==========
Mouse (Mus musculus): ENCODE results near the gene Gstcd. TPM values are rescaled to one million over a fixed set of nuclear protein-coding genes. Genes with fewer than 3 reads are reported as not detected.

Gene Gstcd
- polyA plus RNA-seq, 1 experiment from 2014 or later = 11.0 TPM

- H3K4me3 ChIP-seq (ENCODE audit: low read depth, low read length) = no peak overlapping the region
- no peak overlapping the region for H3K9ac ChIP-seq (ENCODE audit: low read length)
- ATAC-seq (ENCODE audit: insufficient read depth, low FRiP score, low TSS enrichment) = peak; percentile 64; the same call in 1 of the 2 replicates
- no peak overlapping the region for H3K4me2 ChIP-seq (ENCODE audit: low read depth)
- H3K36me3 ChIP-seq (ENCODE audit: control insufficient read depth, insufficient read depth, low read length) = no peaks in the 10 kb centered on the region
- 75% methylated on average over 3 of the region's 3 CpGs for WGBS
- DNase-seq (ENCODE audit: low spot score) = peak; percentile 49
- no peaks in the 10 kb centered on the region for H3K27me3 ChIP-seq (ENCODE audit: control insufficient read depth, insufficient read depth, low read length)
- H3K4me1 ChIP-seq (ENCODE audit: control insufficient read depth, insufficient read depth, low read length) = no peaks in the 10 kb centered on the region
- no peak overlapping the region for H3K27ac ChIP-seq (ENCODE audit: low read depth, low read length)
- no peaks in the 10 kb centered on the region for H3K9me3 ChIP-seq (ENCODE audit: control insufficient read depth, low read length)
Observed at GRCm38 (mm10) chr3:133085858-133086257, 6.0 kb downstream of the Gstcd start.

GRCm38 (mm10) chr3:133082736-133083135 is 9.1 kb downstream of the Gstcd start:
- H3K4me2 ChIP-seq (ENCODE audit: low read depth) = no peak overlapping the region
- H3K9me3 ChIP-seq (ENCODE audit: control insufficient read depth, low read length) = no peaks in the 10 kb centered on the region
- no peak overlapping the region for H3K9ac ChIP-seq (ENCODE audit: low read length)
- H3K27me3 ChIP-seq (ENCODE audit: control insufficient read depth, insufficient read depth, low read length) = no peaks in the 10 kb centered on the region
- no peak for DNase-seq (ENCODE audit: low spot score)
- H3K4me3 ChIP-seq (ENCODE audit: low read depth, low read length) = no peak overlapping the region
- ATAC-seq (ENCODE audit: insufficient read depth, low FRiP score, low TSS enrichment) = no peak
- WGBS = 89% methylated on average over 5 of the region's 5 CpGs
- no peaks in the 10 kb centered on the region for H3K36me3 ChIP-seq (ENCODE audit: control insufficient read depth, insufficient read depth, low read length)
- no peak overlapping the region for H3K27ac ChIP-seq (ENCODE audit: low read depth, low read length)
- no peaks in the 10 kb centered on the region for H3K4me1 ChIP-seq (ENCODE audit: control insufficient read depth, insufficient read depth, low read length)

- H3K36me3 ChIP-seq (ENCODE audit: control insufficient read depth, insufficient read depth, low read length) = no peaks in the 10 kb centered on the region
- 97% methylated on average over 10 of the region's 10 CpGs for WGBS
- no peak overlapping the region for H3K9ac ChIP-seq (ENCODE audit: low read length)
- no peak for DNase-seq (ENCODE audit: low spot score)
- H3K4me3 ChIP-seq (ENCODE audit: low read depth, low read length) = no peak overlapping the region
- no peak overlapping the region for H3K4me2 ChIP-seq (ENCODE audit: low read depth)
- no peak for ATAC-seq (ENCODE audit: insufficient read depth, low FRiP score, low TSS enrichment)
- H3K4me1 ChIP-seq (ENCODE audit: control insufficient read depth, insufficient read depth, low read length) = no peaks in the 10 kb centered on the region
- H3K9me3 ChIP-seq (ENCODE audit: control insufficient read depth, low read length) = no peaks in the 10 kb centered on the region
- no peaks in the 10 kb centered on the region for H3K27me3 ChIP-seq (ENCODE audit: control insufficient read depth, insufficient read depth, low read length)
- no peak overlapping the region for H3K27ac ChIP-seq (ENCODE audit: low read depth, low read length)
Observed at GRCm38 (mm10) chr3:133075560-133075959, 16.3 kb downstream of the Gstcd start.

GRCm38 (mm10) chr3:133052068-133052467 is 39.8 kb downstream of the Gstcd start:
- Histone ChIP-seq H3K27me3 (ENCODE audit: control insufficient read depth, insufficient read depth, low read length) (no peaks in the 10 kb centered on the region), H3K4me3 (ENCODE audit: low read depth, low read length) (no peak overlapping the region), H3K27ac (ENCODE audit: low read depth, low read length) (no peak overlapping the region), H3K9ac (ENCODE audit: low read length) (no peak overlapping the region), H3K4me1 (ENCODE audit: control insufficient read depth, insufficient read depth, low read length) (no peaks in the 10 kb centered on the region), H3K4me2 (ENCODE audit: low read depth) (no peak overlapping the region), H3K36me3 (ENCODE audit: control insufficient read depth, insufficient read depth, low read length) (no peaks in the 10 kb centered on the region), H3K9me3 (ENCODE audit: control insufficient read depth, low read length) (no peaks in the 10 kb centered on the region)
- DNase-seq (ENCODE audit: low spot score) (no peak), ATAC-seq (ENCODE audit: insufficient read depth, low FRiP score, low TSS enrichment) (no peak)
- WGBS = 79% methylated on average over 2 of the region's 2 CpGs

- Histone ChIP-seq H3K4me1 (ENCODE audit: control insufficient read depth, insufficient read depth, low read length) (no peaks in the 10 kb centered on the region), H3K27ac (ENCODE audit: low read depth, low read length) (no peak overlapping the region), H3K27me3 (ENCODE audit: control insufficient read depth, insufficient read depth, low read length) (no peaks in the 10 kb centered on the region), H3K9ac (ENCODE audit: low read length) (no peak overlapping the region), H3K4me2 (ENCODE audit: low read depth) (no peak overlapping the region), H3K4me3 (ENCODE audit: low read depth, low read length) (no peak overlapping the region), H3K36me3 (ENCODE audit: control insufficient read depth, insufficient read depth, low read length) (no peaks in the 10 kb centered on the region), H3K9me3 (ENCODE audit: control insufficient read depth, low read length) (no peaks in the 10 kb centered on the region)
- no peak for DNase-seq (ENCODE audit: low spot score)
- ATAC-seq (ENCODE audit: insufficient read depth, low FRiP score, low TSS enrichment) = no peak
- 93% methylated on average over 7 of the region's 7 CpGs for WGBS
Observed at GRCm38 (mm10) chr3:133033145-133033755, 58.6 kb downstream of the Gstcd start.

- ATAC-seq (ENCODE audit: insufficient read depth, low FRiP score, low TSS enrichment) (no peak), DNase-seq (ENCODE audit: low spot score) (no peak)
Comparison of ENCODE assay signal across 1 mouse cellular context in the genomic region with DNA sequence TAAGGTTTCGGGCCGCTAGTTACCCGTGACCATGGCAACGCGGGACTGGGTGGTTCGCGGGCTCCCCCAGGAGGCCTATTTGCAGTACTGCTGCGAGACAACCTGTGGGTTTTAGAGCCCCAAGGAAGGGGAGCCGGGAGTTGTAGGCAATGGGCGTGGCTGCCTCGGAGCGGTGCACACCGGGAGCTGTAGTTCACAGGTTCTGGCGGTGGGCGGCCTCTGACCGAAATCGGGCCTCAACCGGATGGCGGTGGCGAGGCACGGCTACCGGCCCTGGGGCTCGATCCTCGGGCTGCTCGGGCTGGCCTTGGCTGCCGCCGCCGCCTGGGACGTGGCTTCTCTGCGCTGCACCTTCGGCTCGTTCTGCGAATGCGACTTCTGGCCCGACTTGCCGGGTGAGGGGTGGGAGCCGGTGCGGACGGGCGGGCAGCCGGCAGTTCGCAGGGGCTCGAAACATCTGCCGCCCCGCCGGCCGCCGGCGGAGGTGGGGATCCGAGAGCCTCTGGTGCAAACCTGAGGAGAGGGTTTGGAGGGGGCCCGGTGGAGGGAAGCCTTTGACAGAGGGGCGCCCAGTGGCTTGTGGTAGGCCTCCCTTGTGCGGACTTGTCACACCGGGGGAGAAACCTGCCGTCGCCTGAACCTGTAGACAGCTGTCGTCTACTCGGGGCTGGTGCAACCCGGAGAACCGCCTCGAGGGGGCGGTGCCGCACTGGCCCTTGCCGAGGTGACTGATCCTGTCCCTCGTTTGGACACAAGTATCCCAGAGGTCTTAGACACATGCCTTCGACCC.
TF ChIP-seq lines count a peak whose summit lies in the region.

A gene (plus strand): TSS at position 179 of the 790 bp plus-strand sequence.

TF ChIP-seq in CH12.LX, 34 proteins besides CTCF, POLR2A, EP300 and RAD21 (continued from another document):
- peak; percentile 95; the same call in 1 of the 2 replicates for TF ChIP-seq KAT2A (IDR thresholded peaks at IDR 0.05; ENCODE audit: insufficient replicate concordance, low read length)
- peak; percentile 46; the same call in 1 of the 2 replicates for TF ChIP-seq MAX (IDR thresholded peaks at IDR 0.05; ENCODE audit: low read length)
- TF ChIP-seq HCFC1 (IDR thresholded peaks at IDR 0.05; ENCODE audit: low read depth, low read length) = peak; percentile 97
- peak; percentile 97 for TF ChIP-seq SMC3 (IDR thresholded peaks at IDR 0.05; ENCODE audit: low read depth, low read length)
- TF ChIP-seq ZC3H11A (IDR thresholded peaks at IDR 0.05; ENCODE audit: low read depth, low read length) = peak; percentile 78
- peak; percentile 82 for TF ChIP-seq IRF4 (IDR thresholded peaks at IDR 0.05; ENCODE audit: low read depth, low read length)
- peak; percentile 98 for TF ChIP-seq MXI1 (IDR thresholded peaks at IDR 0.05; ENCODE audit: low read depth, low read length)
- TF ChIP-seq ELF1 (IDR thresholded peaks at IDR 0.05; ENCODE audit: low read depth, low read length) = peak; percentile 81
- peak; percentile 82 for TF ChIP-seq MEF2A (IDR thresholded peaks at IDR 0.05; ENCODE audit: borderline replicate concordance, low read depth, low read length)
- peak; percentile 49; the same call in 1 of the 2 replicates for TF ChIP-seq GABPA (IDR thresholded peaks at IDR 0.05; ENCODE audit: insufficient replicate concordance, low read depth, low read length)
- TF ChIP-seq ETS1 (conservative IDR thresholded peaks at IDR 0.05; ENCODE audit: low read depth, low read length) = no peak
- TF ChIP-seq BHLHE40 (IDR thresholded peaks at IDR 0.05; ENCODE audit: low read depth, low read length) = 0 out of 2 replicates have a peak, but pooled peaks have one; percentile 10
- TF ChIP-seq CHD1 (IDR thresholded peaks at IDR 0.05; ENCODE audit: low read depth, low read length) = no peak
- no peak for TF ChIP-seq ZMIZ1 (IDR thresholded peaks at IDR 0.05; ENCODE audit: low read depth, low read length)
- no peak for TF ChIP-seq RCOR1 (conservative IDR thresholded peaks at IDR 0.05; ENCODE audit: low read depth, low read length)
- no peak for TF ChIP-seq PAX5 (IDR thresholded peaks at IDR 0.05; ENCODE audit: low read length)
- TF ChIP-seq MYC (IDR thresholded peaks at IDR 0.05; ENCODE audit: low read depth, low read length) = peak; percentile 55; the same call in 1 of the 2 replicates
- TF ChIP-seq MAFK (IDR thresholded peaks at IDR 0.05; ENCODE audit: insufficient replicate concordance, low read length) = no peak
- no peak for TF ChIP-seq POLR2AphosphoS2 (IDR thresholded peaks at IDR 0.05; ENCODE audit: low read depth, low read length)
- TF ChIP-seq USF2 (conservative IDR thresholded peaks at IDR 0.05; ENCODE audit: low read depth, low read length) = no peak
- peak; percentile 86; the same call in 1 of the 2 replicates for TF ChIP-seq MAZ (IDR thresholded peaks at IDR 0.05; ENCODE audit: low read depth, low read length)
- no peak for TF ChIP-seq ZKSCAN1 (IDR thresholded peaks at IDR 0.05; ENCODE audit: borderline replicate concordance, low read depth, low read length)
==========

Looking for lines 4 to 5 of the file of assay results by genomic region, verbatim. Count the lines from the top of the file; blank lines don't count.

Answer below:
- H3K4me3 ChIP-seq (ENCODE audit: low read depth, low read length) = no peak overlapping the region
- no peak overlapping the region for H3K9ac ChIP-seq (ENCODE audit: low read length)